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Charlie Hebdo: responses from South Africa

The devastating attack on satirical french magazine Charlie Hebdo has provoked shock and anger across the world, and rekindled a debate about the boundaries of free expression, the right to offend, and Wednesday’s violent attempt to gag cartoonists. RA’EESA PATHER asked media workers in South Africa their thoughts.

 

Supplied. Ferial Haffajee, editor of City Press

I couldn’t believe it when the first reports started coming through. Imagine being in your newsroom and gunmen come in and mow down the entire team, including the editor. It seems almost surreal. Views [for media to tone down] are a call for censorship: you hear it across the world, you hear it in South Africa. If you don’t give cartoonists an even higher right to free expression than journalists or the rest of society then you take away an essential part of an open, democratic society. Cartoonists are always first in the line of fire because they’re our modern-day jokers – they speak unpalatable truth well before they become apparent.

The right to offend, provoke and poke fun is a declining currency, not only in the world, but also in our country. The right to not be offended [has been placed] above free expression and I think it’s about time we turn that wheel in the direction of expression again.

Charlie Hebdo’s work has made me profoundly uncomfortable. There is a lot of it that I find deeply offensive, but isn’t that what free expression is about? Otherwise, you end up being like a North Korea, a Singapore, a Vietnam or an Iran, where countries have chosen not to have free expression. Publications like Charlie Hebdo must exist to push the boundaries of free expression.

Jonathan_Shapiro_01Jonathan Shapiro (Zapiro), cartoonist

I’m completely devastated. The more the hours pass, I don’t feel the impact lessening at all – in fact it’s worsening when I think of the implications for cartoonists, satirists, media in general, and anyone who holds freedom of expression dear.

I feel it’s very childish when people turn the blame on the cartoonists and the publication. That really is a response I frown on, and that’s putting it mildly. This was a devastating, murderous, cowardly attack on people who are expressing points of view.

Charlie Hebdo has a long history of satirising political subjects and religious subjects, and obviously a lot has been made of their works around Islam. But they are not the reactionary, Islamophobic, right-wing people who are causing trouble for Islam, that is the French right-wing party [the National Front] and I hope very much that they won’t get some impetus from this terrible attack.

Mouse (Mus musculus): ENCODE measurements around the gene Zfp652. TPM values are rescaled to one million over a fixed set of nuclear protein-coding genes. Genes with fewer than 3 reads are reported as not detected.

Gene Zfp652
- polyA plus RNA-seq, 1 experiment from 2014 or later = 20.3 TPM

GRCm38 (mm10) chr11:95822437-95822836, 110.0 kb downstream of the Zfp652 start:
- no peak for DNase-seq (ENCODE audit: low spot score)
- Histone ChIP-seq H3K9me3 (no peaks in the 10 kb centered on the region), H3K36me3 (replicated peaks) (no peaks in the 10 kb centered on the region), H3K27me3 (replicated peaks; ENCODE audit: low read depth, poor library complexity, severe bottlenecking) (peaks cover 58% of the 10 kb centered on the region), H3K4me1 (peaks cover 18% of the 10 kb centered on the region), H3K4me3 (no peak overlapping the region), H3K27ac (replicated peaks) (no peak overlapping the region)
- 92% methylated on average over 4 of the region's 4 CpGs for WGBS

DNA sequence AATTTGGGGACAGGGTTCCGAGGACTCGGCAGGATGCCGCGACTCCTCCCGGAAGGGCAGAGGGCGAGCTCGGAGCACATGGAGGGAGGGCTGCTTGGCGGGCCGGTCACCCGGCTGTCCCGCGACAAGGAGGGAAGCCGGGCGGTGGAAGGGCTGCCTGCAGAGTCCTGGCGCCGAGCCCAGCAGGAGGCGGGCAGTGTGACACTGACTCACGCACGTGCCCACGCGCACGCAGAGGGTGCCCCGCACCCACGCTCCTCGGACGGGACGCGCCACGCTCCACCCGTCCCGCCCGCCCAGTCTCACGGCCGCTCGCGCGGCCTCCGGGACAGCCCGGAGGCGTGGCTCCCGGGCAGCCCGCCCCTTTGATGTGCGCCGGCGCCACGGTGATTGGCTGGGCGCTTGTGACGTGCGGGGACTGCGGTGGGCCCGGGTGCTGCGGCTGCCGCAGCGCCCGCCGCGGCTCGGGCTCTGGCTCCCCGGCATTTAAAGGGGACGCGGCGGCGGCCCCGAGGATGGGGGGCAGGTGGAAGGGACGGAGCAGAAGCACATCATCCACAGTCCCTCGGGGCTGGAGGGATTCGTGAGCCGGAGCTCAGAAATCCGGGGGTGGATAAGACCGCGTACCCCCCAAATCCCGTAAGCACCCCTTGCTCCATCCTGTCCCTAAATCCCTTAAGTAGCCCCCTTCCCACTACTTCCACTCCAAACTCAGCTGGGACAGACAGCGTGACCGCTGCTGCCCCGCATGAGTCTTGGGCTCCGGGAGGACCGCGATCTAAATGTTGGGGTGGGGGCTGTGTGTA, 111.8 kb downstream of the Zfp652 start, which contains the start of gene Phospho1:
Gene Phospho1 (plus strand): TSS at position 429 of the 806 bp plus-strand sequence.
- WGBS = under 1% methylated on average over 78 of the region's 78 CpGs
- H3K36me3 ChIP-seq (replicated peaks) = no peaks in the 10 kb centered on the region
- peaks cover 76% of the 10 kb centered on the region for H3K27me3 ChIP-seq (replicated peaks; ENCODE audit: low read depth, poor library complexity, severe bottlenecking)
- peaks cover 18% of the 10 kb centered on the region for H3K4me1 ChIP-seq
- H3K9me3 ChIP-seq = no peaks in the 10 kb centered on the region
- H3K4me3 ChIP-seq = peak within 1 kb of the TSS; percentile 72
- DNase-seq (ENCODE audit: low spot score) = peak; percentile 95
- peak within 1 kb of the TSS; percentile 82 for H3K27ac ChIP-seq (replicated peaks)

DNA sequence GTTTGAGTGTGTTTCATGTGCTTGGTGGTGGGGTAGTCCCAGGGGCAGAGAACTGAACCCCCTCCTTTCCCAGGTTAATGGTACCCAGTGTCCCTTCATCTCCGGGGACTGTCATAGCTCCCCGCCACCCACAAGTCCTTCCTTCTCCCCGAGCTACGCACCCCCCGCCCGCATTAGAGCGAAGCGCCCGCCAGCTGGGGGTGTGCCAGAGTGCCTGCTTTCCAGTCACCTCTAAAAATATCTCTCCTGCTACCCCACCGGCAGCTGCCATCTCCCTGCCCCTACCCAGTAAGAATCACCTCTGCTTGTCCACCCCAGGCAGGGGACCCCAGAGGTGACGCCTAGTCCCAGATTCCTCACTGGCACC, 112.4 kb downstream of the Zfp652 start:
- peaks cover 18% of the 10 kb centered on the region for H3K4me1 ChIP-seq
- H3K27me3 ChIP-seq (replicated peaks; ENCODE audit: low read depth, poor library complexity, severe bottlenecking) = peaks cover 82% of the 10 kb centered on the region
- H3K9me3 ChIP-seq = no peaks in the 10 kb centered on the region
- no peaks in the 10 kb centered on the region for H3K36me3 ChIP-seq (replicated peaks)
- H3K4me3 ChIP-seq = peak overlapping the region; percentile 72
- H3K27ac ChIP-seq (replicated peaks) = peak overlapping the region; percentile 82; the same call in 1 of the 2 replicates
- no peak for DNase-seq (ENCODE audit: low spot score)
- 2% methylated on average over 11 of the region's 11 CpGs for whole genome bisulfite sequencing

Charlie Hebdo is extremely irreverent and necessary in a secular society. We need to have people who will push the boundaries. That’s not to say that I liked everything that was done by their cartoonists – that’s not the issue. It’s not about whether one likes everything, it’s about the fact that they felt the freedom in that secular society to do things that were irreverent.

nandaNanda Soobben, cartoonist

I have lived with threats all my life as a cartoonist, and it actually makes us more determined. I think cartoonists are going to go for the jugular now: people on all sides will become more determined.

The ironic thing is that the policeman who was shot in the head was also a Muslim. It just doesn’t make sense to kill a man in cold blood. I don’t think any religion will approve of that.

Charlie Hebdo attacked all religions: they attacked the Catholics more than they attacked Islam, actually. I did a cartoon once about the condom, but I used the church and I included a caption with “Hallowed be thy name, thy condom come”. You see, a normal person won’t be able to use those kinds of things – they can’t do satire.

If you kill a cartoonist, you are going to kill satire. Imagine [if someone] showed up and shot Trevor Noah in the head? It’s the same thing.

ALIKI001Aliki Karasaridis, Thought Leader and M&G Women editor

I’d never heard of Charlie Hebdo or seen any of their cartoons before this but what is clear to me is that as journalists, as artists, they intended to offend and challenge meaning. That’s why it’s called art, and is a protected form of expression in our Constitution, as is the press, literature and so forth, as opposed to any other form of expression.

That the cartoons (about Islamic politics and power or Christian politics and power or Jewish politics and power, cartoons about state power, state politicians) caused enough harm to subjugate Muslims, Jews, Christians or politicians would be difficult to argue. Did they cause offence? Sure. But did Charlie Hebdo subjugate?

I personally went into shock when I heard about the incident and honestly think it’s had a chilling effect on me and many people out there – despite the media and politicians proclaiming otherwise.

Thierry Cassuto ZANews [supplied]Thierry Cassuto, filmmaker, producer and co-founder of ZA News

I grew up with Charlie Hebdo. It accompanied me and my generation through the various phases of French counter-culture and anti-establishment movements through the ’70s and ’80s. Later it was harder for Charlie Hebdo to stay relevant, but they still did. They are a very unique voice that I still feel shaped me as I am today professionally in this world of media and satire – even though I found some of what they did distasteful.

I still hold their satirical code as one that is necessary to have and very unique to France – and very difficult to explain to non-French and non-French speakers.

There is absolutely no way freedom of expression should have boundaries. The only thing, as a society, we should be bound to is the confines of the law. Beyond that, freedom of expression should not have any limitations.